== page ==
James Townsend

January 1, 2009

2 Min Read
A rough economy: Cashing in ... or bailing out

The ingredients-supply industry is holding its collective breath to see how consumers are going to respond to this challenging economy. Will they continue to pony up for pricey supplements, and fork out for fortified foods? Most seem convinced that double-digit growth is not likely for the interim. As New Hope Natural Media president Fred Linder recently quipped about 2009, "Flat is the new up."

But whether the industry is recession proof is anyone's guess at this point. Here is a snapshot of the factors that could make or break a lot of companies.

Thumbs up

  • Fuel prices are plummeting, stabilising the transportation costs that were forcing suppliers to raise prices.

  • Several surveys have indicated that consumers are willing in tougher times to continue to buy products that promise to promote health.

  • Outlets are responding creatively: Whole Foods is offering coupons for the first time in its history. Price compression is happening across all sectors.

  • Many experts think that, as in past downturns, established, quality suppliers will survive, while the 'me, too' companies will go away.

  • Compared with rising health costs, preventive products such as weight-loss and anti-ageing ingredients are looking better to consumers.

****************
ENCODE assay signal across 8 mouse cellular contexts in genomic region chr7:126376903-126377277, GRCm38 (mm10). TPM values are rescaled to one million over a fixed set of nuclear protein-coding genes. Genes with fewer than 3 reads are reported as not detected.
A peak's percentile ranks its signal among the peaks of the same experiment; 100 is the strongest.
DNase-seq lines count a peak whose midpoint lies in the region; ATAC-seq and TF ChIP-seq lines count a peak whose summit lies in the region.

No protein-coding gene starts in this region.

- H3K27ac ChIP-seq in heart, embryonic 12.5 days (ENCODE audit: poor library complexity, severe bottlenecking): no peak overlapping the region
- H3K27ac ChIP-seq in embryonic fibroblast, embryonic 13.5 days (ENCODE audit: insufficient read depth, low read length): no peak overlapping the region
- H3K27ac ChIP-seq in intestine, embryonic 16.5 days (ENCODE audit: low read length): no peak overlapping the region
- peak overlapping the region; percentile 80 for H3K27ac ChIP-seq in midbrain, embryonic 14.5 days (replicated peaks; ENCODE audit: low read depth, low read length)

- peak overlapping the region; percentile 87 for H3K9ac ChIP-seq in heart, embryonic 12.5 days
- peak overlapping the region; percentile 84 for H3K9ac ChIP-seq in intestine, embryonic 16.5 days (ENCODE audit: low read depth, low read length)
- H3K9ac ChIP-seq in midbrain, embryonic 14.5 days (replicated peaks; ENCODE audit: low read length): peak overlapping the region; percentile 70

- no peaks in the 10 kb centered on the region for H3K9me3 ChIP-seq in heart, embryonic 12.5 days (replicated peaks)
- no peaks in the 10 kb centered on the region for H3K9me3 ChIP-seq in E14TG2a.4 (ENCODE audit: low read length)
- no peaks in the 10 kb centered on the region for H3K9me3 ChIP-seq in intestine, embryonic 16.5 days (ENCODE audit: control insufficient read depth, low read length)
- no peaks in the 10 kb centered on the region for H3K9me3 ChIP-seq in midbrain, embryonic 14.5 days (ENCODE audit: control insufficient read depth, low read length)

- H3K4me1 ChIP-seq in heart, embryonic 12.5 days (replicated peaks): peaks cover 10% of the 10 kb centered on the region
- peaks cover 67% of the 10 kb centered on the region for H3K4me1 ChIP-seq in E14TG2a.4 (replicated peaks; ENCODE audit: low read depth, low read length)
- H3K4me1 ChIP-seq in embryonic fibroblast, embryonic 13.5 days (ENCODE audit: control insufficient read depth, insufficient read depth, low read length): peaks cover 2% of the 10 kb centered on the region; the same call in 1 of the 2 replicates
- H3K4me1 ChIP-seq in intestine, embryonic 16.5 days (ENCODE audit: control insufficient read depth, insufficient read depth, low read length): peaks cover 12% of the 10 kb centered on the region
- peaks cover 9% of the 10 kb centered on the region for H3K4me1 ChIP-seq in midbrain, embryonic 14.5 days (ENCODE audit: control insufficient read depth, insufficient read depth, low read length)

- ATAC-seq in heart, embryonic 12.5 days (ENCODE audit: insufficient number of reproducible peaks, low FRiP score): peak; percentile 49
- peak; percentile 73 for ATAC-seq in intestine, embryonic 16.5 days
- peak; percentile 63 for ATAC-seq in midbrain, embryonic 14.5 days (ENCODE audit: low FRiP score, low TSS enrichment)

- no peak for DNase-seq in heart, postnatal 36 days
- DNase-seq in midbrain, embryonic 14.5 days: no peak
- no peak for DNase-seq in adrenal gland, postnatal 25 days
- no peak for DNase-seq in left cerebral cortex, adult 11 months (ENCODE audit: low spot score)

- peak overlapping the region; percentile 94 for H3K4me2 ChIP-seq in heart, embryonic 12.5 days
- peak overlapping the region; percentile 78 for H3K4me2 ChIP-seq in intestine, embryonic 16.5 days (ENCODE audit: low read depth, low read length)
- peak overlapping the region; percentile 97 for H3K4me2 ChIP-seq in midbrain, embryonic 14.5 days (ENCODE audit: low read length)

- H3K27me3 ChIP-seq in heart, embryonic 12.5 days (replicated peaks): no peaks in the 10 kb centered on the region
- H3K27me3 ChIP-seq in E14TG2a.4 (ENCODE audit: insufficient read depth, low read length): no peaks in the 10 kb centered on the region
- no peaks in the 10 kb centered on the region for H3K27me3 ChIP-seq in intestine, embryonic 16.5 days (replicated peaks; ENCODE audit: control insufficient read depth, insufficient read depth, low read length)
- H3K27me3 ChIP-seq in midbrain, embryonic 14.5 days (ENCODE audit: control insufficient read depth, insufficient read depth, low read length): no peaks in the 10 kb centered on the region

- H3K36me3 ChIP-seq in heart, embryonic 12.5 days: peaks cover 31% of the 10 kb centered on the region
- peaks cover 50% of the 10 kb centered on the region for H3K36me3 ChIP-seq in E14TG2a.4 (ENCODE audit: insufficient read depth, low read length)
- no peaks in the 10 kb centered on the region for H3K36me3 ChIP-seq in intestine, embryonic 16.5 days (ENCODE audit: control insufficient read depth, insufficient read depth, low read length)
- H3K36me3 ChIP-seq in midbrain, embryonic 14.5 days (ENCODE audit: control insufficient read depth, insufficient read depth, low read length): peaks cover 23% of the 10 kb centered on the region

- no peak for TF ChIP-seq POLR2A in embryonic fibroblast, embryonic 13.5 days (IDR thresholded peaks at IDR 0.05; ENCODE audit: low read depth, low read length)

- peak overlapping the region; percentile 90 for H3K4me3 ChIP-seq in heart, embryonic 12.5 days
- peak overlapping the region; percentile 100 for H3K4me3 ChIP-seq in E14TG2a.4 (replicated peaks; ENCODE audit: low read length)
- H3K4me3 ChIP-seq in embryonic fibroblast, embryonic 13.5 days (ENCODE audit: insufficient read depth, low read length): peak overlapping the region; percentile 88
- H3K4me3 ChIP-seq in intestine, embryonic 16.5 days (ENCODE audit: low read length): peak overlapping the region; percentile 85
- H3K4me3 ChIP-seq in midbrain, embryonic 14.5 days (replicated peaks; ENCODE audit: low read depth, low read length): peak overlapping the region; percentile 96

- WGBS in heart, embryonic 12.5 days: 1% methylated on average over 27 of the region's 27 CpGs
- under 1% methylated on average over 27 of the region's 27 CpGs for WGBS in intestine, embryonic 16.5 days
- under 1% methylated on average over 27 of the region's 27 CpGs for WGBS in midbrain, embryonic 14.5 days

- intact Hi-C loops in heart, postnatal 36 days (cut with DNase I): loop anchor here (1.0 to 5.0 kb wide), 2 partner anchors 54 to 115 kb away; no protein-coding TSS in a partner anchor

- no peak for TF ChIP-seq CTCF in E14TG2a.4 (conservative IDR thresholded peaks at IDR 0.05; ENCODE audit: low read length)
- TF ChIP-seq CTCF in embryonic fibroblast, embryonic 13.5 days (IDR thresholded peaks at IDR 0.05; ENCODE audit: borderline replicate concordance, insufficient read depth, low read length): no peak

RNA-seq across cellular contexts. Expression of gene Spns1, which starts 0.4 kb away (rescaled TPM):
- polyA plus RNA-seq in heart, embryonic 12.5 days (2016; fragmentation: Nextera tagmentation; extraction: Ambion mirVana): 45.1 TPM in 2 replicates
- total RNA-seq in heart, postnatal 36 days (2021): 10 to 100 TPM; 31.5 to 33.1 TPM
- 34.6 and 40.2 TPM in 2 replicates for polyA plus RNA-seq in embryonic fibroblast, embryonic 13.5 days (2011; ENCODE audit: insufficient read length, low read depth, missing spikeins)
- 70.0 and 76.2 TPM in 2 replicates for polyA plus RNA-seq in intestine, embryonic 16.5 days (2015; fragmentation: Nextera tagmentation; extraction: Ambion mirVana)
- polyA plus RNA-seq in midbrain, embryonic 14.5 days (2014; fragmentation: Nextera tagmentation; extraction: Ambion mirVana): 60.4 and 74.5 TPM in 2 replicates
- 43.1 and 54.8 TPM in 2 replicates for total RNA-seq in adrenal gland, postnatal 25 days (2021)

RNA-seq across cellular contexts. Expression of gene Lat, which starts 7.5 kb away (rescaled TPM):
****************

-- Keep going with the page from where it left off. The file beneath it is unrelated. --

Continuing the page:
• The science on natural ingredients is becoming more compelling.

Thumbs down

  • Access to capital is going to be limited, slowing innovation and new entrants to the market.

  • A survey conducted by the Council for Responsible Nutrition found that 30 per cent of respondents said that in light of the economy, price will become more important in their buying habits, and an additional 13 per cent said that they likely will purchase less in the future.

  • GMPs are forcing companies to spend more in order to comply.

  • Climate change is playing rough with food supplies.

  • Growing regulatory pressures in China are likely to force prices higher worldwide.

  • New-product introductions, a lifeline for the industry, may be limited.

  • Some companies may be tempted to take short cuts to GMP compliance, or hold off, which could hurt them and the entire industry.

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